20. I need a couple small spatulas, suitable for getting the last of contents out of a small jar or can. Any recommendations? The last one, which worked pretty well, was from Tovolo, but it had a wooden handle that didn't last. I'd strongly prefer silicone.
  21. https://camelcamelcamel.com/ will tell you the price history of an item. Because of the way amazon does short sales and garage sale day, their data may not reflect the current price, but it will still tell you if what you're seeing is a decent buy or not. There are lots of fake deals on garage sale day, black friday, etc. (The TV I bought a couple years ago was 100 more expensive as a prime day deal than it was when I bought it the month before. It was also advertised as a black friday deal, again for more than it had sold for regularly.)
  22. dscheidt

    Breakfast 2020!

    Sure. I soak the toast as usual. Then it's bagged and sealed (don't pull too hard a vaccum, you'll squash the slices). The first time I did this, I did not have a vacuum sealer, so I used zipper bags and sealed them with an impulse sealer. Six slices from my pullman pans fit in the 10x15 bags I use. I get 13 1" slices from each loaf, so it works out well. It's also what we eat for breakfast. I think if I had bags that held two slices without horrible waste, I'd use that, because it's more flexible. When I'm doing it for a group, I will put more slices into a bag, in two layers. Then it's cooked at 147 for an hour or a bit longer. If you have two layers, I'd increase the time. From there, you could either hold hot at 140F, if you're serving it immediately, or it goes into an ice water bath and to cold storage. Serving is thaw if required, then brown (and make sure it's to temp internally, I sometimes heat it in a low oven, or in the water bath, before browning. Speeds things up, if you are doing a lot at once.) I first did this when I had to feed breakfast to 40 of my wife's relatives at the family cabin with a kitchen woefully ill suited for it. I bagged and cooked it all at home, hauled it to the cabin frozen, and used the circulator to thaw it and start the warming. Worked very well for that, so I've been doing it for home, and for a few other mass breakfast and brunches.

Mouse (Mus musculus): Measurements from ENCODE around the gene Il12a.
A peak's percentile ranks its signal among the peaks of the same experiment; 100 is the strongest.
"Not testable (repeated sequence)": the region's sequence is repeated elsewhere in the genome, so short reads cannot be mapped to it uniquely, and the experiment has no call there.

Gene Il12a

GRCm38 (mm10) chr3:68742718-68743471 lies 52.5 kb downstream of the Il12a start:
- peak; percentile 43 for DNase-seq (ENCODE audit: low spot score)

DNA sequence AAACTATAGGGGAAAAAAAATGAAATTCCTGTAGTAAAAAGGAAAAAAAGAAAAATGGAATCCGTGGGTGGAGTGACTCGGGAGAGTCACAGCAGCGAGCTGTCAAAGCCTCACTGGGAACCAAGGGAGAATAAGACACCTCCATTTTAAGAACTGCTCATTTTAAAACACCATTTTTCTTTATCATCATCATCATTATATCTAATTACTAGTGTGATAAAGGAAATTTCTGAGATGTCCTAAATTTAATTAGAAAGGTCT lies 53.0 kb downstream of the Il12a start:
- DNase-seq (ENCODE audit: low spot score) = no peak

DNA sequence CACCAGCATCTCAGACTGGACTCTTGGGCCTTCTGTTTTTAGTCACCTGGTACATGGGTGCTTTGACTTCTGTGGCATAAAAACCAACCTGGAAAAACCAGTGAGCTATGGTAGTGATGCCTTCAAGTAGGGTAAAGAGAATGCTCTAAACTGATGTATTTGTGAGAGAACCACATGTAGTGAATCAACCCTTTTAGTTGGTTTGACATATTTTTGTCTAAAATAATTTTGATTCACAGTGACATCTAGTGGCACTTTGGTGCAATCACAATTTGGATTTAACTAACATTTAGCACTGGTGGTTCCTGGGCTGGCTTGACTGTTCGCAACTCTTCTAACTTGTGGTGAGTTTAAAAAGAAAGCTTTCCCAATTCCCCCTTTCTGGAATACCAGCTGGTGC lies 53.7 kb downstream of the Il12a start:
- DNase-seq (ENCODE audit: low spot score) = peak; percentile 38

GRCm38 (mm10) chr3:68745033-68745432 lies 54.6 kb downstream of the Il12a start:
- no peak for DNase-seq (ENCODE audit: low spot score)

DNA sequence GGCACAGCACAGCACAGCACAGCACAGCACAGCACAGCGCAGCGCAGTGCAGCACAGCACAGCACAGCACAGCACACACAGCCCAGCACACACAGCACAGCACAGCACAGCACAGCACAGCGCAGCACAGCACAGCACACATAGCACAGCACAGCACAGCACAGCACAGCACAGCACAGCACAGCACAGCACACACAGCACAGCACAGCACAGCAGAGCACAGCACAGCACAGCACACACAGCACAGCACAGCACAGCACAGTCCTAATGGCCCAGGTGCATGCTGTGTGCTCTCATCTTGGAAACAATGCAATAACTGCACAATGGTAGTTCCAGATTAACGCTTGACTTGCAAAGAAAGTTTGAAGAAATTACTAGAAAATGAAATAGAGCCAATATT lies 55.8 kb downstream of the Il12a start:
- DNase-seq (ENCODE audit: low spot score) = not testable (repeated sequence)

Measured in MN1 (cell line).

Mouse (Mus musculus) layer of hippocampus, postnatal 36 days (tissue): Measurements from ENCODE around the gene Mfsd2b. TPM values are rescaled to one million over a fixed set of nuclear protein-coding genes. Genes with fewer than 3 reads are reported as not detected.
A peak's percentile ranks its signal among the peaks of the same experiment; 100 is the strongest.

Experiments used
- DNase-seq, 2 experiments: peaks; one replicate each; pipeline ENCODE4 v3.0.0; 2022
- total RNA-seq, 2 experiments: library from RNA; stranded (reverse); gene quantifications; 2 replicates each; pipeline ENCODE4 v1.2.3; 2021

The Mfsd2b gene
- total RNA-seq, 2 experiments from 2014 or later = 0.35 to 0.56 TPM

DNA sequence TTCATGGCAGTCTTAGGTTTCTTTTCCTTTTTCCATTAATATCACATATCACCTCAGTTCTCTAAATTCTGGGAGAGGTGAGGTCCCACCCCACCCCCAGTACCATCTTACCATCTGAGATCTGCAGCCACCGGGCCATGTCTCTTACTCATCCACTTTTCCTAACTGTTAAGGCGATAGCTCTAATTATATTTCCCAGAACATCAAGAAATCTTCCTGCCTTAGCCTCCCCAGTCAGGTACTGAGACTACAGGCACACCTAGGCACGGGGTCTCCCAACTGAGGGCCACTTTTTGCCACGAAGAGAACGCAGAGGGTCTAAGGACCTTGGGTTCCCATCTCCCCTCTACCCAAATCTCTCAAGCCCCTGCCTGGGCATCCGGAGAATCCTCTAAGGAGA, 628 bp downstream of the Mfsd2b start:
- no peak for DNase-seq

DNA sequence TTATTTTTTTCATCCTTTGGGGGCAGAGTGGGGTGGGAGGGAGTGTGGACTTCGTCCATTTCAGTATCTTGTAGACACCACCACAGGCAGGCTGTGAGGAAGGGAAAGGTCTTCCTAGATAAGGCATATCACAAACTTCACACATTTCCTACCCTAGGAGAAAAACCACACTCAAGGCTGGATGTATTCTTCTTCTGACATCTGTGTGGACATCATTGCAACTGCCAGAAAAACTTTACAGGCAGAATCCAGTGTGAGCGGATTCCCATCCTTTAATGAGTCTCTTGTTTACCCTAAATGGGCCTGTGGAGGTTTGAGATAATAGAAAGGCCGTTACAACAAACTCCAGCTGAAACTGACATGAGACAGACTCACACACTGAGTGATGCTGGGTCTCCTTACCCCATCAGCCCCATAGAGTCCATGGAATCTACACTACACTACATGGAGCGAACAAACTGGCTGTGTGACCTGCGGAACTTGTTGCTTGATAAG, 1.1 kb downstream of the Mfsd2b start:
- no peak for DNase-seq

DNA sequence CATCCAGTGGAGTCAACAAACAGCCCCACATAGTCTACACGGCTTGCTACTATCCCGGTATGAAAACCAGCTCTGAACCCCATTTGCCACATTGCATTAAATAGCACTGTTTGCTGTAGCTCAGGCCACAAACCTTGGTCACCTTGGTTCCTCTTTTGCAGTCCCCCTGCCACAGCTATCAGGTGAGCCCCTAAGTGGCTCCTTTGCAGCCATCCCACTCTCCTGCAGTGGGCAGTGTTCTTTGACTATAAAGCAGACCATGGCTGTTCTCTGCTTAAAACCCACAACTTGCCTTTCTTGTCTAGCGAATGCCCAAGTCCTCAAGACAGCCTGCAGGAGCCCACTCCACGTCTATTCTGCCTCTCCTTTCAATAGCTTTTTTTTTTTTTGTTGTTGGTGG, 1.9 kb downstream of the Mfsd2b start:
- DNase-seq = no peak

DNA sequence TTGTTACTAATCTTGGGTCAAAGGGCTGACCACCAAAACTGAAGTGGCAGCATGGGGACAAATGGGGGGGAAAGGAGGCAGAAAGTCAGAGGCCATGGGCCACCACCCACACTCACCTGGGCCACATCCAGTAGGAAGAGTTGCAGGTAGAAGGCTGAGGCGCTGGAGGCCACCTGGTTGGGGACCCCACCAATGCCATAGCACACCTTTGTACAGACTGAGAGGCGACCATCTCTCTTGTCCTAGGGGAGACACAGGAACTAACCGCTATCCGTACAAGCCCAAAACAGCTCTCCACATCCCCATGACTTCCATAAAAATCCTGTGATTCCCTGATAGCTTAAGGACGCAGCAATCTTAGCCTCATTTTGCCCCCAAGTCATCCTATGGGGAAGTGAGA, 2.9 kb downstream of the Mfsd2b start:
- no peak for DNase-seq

23. dscheidt

    Breakfast 2020!

    French toast from the cinnamon bread I made the other day. I make this in bulk and cook it sous vide, so we have three more batches in the freezer.
  24. Baked a couple loaves of my cinnamon bread yesterday. I had some timing problems with other stuff, and it got over proofed on the first rise, and the second wasn't quite enough to fill the pullman pans. Still turned out okay. It almost all got turned into meal prep french toast, cooked sous vide, and into the freezer. (well, one batch is in the fridge for tomorrow....)